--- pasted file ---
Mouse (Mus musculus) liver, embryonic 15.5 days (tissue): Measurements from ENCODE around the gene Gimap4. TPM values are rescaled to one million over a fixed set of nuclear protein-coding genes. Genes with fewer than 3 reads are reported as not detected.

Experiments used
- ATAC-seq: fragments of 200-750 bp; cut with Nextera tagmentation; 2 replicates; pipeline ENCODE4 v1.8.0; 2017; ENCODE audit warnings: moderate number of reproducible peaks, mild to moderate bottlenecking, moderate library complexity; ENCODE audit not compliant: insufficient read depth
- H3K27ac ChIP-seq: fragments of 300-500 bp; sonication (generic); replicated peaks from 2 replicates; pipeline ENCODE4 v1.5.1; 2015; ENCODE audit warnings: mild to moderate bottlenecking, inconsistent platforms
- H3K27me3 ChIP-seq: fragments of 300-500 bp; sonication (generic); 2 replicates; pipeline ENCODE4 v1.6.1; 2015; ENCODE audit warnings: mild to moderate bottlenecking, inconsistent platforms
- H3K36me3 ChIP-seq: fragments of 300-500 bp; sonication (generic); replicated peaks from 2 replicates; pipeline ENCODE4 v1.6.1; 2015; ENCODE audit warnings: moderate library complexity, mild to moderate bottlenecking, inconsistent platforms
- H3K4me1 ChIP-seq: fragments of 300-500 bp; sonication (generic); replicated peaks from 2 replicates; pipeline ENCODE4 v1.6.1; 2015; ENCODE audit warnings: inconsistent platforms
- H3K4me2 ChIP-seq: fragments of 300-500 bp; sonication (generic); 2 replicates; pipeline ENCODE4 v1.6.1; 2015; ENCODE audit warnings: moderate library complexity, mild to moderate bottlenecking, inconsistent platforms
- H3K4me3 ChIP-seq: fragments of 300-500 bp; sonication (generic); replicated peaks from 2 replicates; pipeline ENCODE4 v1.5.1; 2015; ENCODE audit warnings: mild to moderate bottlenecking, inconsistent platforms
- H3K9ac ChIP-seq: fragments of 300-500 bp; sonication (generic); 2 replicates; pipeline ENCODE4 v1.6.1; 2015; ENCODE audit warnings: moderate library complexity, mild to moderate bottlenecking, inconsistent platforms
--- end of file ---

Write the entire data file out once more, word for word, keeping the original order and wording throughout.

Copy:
Mouse (Mus musculus) liver, embryonic 15.5 days (tissue): Measurements from ENCODE around the gene Gimap4. TPM values are rescaled to one million over a fixed set of nuclear protein-coding genes. Genes with fewer than 3 reads are reported as not detected.

Experiments used
- ATAC-seq: fragments of 200-750 bp; cut with Nextera tagmentation; 2 replicates; pipeline ENCODE4 v1.8.0; 2017; ENCODE audit warnings: moderate number of reproducible peaks, mild to moderate bottlenecking, moderate library complexity; ENCODE audit not compliant: insufficient read depth
- H3K27ac ChIP-seq: fragments of 300-500 bp; sonication (generic); replicated peaks from 2 replicates; pipeline ENCODE4 v1.5.1; 2015; ENCODE audit warnings: mild to moderate bottlenecking, inconsistent platforms
- H3K27me3 ChIP-seq: fragments of 300-500 bp; sonication (generic); 2 replicates; pipeline ENCODE4 v1.6.1; 2015; ENCODE audit warnings: mild to moderate bottlenecking, inconsistent platforms
- H3K36me3 ChIP-seq: fragments of 300-500 bp; sonication (generic); replicated peaks from 2 replicates; pipeline ENCODE4 v1.6.1; 2015; ENCODE audit warnings: moderate library complexity, mild to moderate bottlenecking, inconsistent platforms
- H3K4me1 ChIP-seq: fragments of 300-500 bp; sonication (generic); replicated peaks from 2 replicates; pipeline ENCODE4 v1.6.1; 2015; ENCODE audit warnings: inconsistent platforms
- H3K4me2 ChIP-seq: fragments of 300-500 bp; sonication (generic); 2 replicates; pipeline ENCODE4 v1.6.1; 2015; ENCODE audit warnings: moderate library complexity, mild to moderate bottlenecking, inconsistent platforms
- H3K4me3 ChIP-seq: fragments of 300-500 bp; sonication (generic); replicated peaks from 2 replicates; pipeline ENCODE4 v1.5.1; 2015; ENCODE audit warnings: mild to moderate bottlenecking, inconsistent platforms
- H3K9ac ChIP-seq: fragments of 300-500 bp; sonication (generic); 2 replicates; pipeline ENCODE4 v1.6.1; 2015; ENCODE audit warnings: moderate library complexity, mild to moderate bottlenecking, inconsistent platforms